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Current Research Projects in the Dinolfo Laboratory




LIGHT Harvesting Materials for Solar Cell Applications

  • We are developing new surface modification techniques that will allow us to efficiently and flexibly attach multilayers of molecular dye materials to semiconductor and metallic surfaces. We are using Layer-By-Layer assembly techniques to couple different dyes together in alternating molecular layers to create a highly chromophoric material that is capable of absorbing light across a wide spectral bandwidth. These ultrathin film composites will be incorporated into various solar cell devices, such as Dye-sensititized Semiconductor Solar Cells (DSSCs) and Organic Photovoltaics (OPVs).

  • Graduate and Undergraduate students working on this project will learn various synthetic and physical characterization techniques, including but not limited to; inorganic and organic dye synthesis, Self-Assembled Monolayer (SAM) formation, surface and solution electrochemistry, UV-Vis and IR absorption spectroscopy, Atomic Force Microscopy (AFM), surface patterning via soft-lithography, etc.




  • Multi Electron, Multi Proton Redox Catalysts Based on Transition Metal Coordination Compounds

  • Multi-electron, multi-proton redox transformations are ubiquitous in Nature. Understanding their energetic and mechanistic characteristics are important for the design of synthetic catalysts capable of these complex chemical transformations. We are working to synthesize new transition metal based coordination compounds that are capable of controlling these catalytic aspects. The new multinuclear catalysts we are synthesizing will have specific coordination environments and well defined co-factors for proton management. Currently we are working on catalysts that mimic the water oxidation reactivity of the Oxygen Evolving Complex in Photosystem II.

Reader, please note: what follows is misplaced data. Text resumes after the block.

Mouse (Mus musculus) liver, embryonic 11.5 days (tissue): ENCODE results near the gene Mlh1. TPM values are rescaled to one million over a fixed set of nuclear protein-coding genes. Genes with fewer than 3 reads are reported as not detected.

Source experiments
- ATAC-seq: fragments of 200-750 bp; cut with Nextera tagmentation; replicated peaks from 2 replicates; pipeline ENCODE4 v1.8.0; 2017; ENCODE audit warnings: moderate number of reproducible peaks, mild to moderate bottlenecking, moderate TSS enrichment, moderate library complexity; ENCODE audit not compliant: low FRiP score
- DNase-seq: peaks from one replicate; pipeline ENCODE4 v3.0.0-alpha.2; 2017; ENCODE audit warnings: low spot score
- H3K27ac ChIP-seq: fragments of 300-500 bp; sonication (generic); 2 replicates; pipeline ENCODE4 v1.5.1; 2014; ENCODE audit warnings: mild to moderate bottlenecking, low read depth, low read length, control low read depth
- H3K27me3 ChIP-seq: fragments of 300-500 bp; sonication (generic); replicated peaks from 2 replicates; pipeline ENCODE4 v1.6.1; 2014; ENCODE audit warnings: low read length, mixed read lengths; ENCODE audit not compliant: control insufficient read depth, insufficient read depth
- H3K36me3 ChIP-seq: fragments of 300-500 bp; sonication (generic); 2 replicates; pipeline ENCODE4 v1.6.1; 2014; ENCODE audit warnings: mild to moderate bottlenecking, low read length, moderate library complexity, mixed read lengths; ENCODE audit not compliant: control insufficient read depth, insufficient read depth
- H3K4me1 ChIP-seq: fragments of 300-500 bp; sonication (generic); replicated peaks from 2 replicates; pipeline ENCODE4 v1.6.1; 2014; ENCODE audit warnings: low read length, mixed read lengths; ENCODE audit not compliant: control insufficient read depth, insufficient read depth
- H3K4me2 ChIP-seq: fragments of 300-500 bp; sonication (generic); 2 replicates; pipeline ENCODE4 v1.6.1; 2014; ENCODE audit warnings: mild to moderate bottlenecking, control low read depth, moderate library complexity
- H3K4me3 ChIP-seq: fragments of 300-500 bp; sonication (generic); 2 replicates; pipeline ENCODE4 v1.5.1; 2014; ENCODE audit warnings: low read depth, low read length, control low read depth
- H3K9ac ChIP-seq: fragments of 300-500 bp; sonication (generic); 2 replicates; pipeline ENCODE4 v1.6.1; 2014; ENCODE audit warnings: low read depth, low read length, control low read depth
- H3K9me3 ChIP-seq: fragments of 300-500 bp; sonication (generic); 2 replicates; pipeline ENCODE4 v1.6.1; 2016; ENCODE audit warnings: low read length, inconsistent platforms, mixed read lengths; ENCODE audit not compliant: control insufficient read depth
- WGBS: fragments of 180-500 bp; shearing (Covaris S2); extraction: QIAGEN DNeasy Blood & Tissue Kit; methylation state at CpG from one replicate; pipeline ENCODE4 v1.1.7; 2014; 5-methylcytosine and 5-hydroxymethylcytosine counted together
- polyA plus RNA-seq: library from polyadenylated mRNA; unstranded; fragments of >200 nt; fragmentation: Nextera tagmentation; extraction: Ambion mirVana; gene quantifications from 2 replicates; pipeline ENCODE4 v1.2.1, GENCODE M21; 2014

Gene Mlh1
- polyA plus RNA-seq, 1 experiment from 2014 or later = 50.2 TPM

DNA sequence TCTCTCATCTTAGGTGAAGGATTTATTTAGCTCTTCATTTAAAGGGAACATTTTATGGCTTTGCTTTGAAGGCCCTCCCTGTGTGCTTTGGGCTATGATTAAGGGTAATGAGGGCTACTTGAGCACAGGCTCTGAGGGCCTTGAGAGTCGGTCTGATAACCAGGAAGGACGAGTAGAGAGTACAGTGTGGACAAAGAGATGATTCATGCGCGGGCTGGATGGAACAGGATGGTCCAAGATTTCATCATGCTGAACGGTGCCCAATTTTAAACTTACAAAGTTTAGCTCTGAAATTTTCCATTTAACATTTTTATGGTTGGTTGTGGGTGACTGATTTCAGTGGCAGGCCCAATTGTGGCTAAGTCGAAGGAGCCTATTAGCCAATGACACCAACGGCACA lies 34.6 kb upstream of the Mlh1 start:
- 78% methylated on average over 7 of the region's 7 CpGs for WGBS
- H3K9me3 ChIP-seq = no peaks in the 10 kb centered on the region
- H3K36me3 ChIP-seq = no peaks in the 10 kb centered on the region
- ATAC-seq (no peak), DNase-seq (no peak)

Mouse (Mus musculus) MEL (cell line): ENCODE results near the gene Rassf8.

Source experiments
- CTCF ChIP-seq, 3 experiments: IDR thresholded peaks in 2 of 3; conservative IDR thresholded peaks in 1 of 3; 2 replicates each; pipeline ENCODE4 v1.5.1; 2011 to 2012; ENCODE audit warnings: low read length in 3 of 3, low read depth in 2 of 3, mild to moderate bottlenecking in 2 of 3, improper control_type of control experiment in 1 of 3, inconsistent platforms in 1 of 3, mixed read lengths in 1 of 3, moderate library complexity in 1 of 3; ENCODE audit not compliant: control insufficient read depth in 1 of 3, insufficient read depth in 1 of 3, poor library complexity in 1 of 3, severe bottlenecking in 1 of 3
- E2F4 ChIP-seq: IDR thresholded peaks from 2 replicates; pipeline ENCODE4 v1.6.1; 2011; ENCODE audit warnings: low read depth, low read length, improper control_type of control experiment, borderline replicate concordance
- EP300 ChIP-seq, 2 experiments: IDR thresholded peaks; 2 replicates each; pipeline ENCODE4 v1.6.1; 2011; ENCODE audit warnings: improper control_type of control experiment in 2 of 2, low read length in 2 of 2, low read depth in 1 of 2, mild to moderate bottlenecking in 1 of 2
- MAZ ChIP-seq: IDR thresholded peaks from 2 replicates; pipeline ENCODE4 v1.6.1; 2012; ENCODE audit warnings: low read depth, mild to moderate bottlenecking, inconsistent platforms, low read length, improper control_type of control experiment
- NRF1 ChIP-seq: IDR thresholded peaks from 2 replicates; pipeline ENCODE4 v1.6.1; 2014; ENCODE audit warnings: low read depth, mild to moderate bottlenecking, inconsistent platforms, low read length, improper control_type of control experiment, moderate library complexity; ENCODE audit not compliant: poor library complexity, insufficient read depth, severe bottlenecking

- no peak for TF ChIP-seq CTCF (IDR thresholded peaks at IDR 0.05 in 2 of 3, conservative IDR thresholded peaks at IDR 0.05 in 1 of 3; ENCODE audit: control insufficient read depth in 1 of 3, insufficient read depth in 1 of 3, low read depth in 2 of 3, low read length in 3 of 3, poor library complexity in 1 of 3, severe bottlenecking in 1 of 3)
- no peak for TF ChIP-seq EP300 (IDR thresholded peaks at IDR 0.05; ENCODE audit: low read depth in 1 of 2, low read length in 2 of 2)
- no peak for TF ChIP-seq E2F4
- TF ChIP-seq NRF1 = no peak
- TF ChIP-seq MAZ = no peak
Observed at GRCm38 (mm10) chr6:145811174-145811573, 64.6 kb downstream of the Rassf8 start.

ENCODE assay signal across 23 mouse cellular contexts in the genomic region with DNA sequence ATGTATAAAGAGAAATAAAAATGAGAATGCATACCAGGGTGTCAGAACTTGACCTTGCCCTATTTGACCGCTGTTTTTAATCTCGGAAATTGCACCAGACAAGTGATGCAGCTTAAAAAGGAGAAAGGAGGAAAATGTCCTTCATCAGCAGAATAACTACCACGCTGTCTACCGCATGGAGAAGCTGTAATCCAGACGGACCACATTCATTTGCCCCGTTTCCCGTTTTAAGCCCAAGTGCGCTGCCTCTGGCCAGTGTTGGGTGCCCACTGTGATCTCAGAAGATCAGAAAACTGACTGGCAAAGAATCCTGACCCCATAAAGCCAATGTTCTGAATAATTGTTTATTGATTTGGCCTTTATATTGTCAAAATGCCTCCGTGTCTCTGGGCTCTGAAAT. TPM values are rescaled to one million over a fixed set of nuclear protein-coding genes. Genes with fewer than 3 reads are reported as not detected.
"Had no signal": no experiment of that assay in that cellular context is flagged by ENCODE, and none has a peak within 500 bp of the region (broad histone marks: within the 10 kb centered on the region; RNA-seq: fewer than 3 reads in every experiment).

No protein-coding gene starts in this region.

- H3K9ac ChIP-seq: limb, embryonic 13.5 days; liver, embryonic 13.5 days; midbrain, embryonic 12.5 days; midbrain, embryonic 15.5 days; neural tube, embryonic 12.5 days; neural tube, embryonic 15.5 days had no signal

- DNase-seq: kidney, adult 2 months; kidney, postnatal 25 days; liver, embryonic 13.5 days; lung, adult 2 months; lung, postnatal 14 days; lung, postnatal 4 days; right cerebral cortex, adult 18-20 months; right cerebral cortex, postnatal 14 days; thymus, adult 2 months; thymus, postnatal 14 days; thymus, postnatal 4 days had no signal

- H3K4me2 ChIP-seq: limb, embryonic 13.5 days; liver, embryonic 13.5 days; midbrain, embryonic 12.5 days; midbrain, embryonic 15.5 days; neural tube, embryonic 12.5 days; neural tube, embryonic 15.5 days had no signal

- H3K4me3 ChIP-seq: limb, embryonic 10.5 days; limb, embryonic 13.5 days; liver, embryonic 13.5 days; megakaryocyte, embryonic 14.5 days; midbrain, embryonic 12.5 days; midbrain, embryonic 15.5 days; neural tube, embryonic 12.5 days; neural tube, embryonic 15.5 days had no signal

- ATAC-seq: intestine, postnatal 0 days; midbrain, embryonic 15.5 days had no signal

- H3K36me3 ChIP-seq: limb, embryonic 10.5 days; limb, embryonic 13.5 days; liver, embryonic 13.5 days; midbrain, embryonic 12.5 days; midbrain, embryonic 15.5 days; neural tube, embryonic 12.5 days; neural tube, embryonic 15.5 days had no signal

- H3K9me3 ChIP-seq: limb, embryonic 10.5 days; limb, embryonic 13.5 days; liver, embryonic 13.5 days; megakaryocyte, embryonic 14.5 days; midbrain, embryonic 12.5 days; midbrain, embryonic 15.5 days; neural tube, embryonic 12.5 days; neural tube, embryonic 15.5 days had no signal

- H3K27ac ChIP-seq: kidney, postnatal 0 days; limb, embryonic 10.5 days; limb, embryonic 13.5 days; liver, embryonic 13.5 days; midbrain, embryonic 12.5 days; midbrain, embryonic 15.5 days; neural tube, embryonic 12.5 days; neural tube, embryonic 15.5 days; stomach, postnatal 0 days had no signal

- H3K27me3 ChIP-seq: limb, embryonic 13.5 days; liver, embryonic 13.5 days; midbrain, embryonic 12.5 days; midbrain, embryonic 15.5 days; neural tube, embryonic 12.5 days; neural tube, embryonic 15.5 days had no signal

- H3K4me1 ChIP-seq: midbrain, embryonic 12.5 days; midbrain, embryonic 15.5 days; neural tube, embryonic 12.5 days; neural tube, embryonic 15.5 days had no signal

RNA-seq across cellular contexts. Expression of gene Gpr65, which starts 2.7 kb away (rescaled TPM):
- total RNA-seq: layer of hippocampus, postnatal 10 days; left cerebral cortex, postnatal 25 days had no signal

• Graduate and Undergraduate students working on this project will learn the basics of transition metal ligand design, coordination chemistry, electrochemistry and molecular modeling.




  • Supramolecular Coordination Complexes with Sophisticated Redox and Electron Transfer Chemistry

  • This project will develop new complex supramolecular coordination based compounds that display sophisticated redox activity and electron transfer processes. These systems will be designed with interconnecting ligands that will modulate the direction and rates of electron transfer within the complex. The primary goals of this project will be to design multi-centered systems with sophisticated redox activity that can undergo concerted multi-electron transfer reactions. These systems will be designed for eventual incorporation into nano-scale devices such as multi-electron electro-catalysts, solar-energy conversions, memory storage, molecular electronics and switches, etc.

  • Graduate and undergraduate students working on this project will learn the basics of transition metal ligand design, coordination chemistry, electrochemistry and spectroelectrochemistry, UV-Vis absorption spectroscopy, X-ray crystallography and molecular modeling.







  •   Last updated Feb 27, 2009.